Plant Answers  >  THE GREAT PEPPER SIZE-OFF

THE GREAT PEPPER SIZE-OFF


For more information about the benefits of eating peppers, see:
http://plantanswers.com/garden_column/apr03/3.htm

http://www.plantanswers.com/garden_column/june04/4.htm
How to grow peppers (same as hybrid tomatoes!) successfully at:
http://plantanswers.com/successful_vgetable_growers.htm


PEPPERS and John Thomas in front of zinnias in July, 2007
PEPPERS and John Thomas
in front of zinnias in July, 2007
It is better to buy younger plants that have not yet flowered when possible. Older plants can become stunted and root-bound in the tiny starter containers and will not transplant as well as smaller, younger plants. Choosing a garden center that cares for its plants and waters regularly with fertilizer water is important. The best technique is to ready the soil and area in advance in order to get the plants in the ground quickly. High phosphorus plant starter solutions help get pepper transplants off to a quick start. REMEMBER when transplanting peppers, DO NOT bury the main stem too deep or the main stem will rot and not root as do tomato transplants.

Peppers like a sunny spot. Soil should be loose and amended with compost or a mix from the garden center. Use five pounds of a 19-5-9 fertilizer per 100 square feet of garden space and mix into the soil before planting. If growing in a container, use a potting mix amended with generous (copious) amounts of Osmocote Slow-Release fertilizer per 5-gallon or whiskey-size container. Use only one plant per container. Remember, peppers are heavy feeders (require heavy amounts of fertilizer nutrients) – if you want EXTRA LARGE fruit, you will have to furnish more than “adequate” amounts of fertility.

If planting in rows, set peppers 12-18 inches apart in 24-inch wide beds. If planting in squares or in flowerbeds etc., allow 12-18 inches of space around each plant. To grow the largest peppers possible, fertilize every two weeks with a cupful of the 19-5-9 (50 percent slow-release) fertilizer sprinkled near the plants on 100 linear feet of row.

THE ORIGINAL
TAM Mild Jalapeño II -- Jalapeño are botanically classified as Capsicum annuum, of the Solanaceae family. TAM Mild Jalapeño II are of mild flavor and reduced heat with a fruit size larger than the original TAM Mild Jalapeño , and are used extensively in pickled form to spice dishes, and in mash form as the main ingredient for mild hot sauces. The fruit of TAM Mild Jalapeño II is 5-6 inches and has a Scoville unit rating of about 2500. For more information about TAM Mild II, see:
http://www.plantanswers.com/reserch_tam.htm

LJOE Signage
LJOE Signage
TAM Mild Jalapeno II signage
TAM Mild Jalapeno II signage


THE CHAMPIONS
Nethery LJOE (Largest Jalapeno On Earth) or J-LOE (Jalapeno- Largest On Earth) is an open-pollinated selection from TAM Mild Jalapeño II made (selected) by Betty Nethery of Junction, Texas, over a more than twenty year period. It is normally much larger than TAM Mild Jalapeño II and has a Scoville unit rating of about 2500 or hotter.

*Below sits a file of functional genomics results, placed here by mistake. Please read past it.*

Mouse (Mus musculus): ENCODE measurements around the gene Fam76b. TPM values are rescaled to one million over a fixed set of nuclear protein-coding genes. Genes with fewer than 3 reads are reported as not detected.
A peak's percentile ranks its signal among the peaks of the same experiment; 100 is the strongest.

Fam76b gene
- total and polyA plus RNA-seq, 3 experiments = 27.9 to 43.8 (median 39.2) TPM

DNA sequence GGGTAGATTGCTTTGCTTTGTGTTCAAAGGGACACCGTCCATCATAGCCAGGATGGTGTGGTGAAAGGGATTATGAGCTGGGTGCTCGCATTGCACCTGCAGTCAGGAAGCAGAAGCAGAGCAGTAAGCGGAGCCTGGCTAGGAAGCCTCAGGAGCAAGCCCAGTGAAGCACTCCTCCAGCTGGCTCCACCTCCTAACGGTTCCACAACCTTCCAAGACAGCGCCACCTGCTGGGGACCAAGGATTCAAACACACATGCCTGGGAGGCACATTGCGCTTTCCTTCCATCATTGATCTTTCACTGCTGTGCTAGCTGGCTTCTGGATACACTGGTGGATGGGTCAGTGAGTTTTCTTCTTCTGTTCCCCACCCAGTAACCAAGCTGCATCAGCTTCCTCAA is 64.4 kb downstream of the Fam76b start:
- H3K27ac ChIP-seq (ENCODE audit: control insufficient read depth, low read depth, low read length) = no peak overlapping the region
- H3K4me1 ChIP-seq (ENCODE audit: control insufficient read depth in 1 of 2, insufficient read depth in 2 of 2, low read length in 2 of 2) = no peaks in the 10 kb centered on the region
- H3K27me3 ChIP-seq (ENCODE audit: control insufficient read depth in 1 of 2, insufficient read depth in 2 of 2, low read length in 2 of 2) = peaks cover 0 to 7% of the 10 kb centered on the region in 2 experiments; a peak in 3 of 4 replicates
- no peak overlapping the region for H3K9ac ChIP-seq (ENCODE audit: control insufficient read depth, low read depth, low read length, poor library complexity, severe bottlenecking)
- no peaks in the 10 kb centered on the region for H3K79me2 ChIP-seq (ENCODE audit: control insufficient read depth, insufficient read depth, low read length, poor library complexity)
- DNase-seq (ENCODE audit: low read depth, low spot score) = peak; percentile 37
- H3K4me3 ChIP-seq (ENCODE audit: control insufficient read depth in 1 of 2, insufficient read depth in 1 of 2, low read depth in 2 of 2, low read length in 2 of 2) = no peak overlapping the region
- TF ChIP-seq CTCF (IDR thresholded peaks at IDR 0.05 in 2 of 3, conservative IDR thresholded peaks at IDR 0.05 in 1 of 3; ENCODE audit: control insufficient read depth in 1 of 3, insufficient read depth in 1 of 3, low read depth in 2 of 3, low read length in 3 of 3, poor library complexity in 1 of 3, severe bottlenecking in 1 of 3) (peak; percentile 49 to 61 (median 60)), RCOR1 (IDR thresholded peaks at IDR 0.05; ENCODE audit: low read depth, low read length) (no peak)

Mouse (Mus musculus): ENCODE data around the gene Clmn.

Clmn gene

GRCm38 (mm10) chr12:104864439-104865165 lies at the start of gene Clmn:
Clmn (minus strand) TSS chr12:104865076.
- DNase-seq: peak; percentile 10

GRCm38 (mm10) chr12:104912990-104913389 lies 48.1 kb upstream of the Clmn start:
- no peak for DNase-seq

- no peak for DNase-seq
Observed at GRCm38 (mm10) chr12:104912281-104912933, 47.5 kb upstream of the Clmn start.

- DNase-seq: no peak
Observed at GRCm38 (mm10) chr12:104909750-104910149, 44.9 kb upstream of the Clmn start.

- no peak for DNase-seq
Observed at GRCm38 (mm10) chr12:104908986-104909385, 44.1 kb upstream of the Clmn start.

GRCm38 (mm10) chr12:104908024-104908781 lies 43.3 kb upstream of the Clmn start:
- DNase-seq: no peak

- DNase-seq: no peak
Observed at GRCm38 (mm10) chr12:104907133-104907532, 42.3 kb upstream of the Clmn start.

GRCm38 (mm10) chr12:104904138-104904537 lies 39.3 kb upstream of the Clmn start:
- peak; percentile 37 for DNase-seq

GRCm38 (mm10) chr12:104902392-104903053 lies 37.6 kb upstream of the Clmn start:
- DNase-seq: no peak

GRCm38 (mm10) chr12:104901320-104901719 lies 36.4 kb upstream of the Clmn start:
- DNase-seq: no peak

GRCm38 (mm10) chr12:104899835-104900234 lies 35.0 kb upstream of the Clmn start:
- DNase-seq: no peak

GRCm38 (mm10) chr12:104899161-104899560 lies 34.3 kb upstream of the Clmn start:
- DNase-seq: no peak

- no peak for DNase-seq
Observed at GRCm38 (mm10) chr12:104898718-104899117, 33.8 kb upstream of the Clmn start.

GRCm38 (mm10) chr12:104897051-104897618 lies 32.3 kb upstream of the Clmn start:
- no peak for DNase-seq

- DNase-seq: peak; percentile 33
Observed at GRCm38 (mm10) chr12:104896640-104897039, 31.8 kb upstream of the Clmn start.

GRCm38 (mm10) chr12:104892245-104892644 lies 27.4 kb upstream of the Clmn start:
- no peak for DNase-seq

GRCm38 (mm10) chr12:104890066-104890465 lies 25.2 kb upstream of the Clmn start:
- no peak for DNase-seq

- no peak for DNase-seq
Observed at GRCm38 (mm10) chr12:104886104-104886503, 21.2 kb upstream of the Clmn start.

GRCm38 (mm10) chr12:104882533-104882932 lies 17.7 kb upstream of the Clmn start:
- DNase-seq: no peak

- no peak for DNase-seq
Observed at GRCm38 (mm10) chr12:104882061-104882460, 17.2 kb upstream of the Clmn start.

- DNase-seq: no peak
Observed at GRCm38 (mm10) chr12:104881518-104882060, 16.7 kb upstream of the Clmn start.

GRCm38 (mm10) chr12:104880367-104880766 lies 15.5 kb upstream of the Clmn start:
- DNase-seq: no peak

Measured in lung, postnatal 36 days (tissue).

Jeremy and Dad in  Wildseed Peppers
Jeremy and Dad in Wildseed Peppers
LJOE at its best!
LJOE at its best!

Betty Nethery with LJOE
Betty Nethery with LJOE
Hidalgo, the LARGEST Serrano Heirloom Pepper
The famous serrano used in most Mexican dishes has a rating of from 7,000 - to - 25,000 with the Texas A&M Hidalgo serrano being a bit milder at 6,000 - to - 17,000. To remedy the virus susceptibility of hot peppers situation, the Texas Agricultural Experiment Station's virology breeding program, under the direction of Dr.Ben Villalon - Retired, produced varieties resistant to at least 4 of the virus diseases which most commonly cause plant damage. In addition to disease resistance, the jalapenos and serranos are much superior to standard varieties, and have been "cooled" down. These peppers are called Texas A&M (TAM) Mild Jalapeno II and Hidalgo Serrano. The pepper fruit possess high levels of resistance to sunburn, have firm, thick walls and are ideal to use as Nacho-ring slices. Or, slice them in half vertically and fill them with cheese or other tasty fillings.

THE CHALLENGERS
NUMBER #1: A hybrid jalapeno sold only by the number 5807 that offers a unique combination of size, quality, yield and pungency. Plants are vigorous and tall with a continuous fruit set and good size. Fruit are 11 x 4.5 cm (4.3 inches x 1.7 inches) with a smooth exterior and a nice dark green color. PS 5807 has good yield potential and has high resistance to nematode and PVY 0 (Pepper Virus Y- O) with intermediate resistance to Pc (IR)

NUMBER #2: A high-yielding hybrid jalapeno sold only by the number 5810 that offers a unique combination of good size, fruit quality, and pungency. Plants are vigorous and tall with a continuous fruit set and good size. Fruit are 11 x 4.5 cm (4.3 inches x 1.7 inches) with a smooth exterior and a nice dark green color.



For pepper extraction techniques and stuffing ideas for LARGE jalapenos, see:
http://plantanswers.com/parsonspreferredseed/pepperextractionanduse.htm
and
http://plantanswers.com/ParsonsPreferredSeed/SeedExtractionOfHotPeppers.asp
For some great hot pepper recipes from retired Bexar County Extension Agent-- Home Economist Shirley Johnson, see:
http://aggie-horticulture.tamu.edu/plantanswers/tabloid/tab22.html
and pickled jalapenos at the bottom of:
http://plantanswers.com/garden_column/apr03/3.htm
Betty Nethery with LJOE pepper at Wildseed Salsa & Pepper Festival
Betty Nethery with LJOE pepper at Wildseed Salsa & Pepper Festival
LJOE GIANTS in 2007
LJOE GIANTS in 2007
Nethery & Parsons with LJOE pepper at Salsa & Pepper Festival
Nethery & Parsons with LJOE pepper at Salsa & Pepper Festival
Nethery LJOE
Nethery LJOE
 


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